I have learned a ton from the sketchnoting rockstars I mentioned above. Click on each of their names to follow their blogs and make sure to follow them on Twitter for inspiration. You will find so many resources and ideas that will help get you started! I am including some of my sketchnotes below so you can visualize what some of mine have looked like. Happy Sketchnoting!
Last week, we had investors aka teachers, administration, and staff come in to evaluate our student's marketing pitches, and taste their signature dishes. Ultimately, investors decided how to allocate the $1500 they had been given to award teams with the best overall concepts. The Launch was a huge success and I was so impressed by all of the collaboration, thought, and creativity that was demonstrated. With the seed money awarded by investors, food trucks have begun their race across the United States to learn about regional cuisine.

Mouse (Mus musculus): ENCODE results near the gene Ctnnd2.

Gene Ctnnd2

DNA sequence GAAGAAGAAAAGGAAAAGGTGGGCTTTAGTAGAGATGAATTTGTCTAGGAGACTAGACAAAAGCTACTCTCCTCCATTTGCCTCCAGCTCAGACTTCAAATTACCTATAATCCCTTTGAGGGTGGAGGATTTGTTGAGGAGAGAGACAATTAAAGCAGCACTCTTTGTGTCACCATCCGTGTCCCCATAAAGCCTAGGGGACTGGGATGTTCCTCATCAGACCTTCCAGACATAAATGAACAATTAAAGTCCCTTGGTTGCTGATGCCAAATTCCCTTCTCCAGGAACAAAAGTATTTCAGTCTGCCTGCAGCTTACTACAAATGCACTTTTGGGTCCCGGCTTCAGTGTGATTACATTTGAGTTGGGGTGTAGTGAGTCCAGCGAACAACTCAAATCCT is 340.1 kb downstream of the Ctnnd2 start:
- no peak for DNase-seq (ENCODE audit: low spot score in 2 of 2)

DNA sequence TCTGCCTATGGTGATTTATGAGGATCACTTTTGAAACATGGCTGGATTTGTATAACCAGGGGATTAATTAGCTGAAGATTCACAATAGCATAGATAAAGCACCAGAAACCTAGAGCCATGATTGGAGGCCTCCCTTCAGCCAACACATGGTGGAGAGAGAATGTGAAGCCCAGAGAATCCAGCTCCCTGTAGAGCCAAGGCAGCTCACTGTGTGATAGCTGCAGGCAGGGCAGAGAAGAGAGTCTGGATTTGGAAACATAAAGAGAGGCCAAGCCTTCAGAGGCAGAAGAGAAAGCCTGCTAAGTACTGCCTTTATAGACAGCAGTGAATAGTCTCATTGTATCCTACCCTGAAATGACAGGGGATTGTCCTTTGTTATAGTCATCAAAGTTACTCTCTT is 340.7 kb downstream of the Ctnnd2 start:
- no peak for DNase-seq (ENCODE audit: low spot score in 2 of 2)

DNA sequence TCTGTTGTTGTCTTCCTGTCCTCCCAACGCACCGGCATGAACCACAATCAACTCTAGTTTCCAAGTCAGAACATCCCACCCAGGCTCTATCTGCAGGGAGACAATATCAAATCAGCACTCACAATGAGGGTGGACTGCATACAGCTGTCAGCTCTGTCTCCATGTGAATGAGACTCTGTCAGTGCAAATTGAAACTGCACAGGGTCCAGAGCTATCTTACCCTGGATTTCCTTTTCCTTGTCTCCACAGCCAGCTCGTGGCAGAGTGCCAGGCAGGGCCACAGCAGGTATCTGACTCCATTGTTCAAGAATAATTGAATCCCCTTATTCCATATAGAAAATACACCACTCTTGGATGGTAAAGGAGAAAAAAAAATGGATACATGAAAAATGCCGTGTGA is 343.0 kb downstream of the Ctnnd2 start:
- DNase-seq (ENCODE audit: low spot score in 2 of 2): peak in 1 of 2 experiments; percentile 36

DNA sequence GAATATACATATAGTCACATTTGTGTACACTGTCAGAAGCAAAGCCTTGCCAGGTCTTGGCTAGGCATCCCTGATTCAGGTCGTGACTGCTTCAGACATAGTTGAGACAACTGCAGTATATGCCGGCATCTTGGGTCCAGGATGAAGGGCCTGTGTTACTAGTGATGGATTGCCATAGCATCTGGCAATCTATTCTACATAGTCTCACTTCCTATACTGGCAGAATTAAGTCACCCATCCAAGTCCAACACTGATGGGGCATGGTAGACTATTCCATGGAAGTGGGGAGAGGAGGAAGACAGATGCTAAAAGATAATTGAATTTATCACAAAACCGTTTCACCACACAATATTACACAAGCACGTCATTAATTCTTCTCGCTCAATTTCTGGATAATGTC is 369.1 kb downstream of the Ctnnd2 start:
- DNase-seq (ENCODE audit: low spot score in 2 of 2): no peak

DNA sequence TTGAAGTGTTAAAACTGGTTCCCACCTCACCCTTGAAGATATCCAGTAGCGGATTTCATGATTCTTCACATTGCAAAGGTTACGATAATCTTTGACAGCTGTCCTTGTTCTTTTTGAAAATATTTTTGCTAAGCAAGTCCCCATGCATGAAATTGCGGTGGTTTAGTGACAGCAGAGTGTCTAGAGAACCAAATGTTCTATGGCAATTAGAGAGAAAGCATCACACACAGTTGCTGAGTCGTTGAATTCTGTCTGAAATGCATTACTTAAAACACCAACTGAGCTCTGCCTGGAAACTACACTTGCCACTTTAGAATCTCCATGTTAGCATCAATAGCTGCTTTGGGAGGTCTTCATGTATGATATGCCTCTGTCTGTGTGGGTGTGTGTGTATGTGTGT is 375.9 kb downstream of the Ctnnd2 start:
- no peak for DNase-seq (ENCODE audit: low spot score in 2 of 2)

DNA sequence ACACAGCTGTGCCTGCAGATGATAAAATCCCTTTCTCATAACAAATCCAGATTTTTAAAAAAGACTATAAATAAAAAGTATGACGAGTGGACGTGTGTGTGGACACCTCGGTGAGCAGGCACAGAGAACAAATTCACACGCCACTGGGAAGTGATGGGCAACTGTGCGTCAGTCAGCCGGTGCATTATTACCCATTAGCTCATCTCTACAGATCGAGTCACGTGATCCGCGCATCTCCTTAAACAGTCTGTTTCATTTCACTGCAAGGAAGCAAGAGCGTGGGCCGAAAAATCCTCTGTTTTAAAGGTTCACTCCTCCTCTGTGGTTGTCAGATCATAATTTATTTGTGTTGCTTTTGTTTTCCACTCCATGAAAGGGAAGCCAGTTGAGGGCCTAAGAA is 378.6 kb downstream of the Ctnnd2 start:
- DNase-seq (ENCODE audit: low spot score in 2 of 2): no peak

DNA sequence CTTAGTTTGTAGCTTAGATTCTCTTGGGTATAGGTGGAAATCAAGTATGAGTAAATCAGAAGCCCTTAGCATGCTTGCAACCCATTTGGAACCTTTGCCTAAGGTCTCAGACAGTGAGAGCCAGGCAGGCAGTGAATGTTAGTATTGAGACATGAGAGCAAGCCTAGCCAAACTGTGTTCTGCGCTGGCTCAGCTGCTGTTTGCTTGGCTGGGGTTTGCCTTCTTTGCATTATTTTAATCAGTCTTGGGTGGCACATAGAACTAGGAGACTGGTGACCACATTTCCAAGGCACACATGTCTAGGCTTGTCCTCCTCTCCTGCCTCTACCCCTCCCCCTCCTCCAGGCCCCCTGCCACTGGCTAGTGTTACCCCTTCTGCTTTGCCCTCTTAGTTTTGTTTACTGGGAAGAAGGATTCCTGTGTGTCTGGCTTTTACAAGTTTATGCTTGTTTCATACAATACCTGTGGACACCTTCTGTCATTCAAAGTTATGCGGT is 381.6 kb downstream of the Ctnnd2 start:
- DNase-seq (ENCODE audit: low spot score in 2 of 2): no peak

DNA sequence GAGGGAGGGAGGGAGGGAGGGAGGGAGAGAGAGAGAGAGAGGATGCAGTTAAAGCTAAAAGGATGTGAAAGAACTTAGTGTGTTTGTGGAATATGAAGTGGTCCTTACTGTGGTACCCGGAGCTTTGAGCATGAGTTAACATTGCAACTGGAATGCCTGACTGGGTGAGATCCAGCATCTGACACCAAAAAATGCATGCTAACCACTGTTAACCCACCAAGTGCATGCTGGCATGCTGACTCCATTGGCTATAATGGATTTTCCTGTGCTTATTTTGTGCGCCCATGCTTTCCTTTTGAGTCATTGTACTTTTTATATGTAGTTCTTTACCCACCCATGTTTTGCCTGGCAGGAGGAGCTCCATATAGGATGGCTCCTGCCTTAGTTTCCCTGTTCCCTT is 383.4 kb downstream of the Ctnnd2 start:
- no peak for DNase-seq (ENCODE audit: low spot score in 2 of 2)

Mini Challenges are a game mechanic that I love using to have students learn about regional cuisine. In the Amazing Food Truck Race, mini challenges come in two forms: Speed Bump Challenges and Truck Stop Challenges. In a Truck Stop Challenge, teams are given a recipe for a regional dish and must prepare and present it within the class period to a judging panel. In a Speed Bump Challenge, teams are given a mystery box filled with ingredients common to that region and they must create a dish within the class period that best showcases the ingredients and cuisine of that region and present it to a judging panel. My student's had two options. They could either use clams as their regional ingredient or cranberries. To my surprise all teams chose cranberries however, what impressed me was the speed in which they collaborated and formulated a plan for a dish that could be made and presented within 60 minutes. Even more impressive, each team came up with a unique creation that drew from separate sets of skills and techniques they've learned. I was beaming with pride as they presented their dishes for evaluating.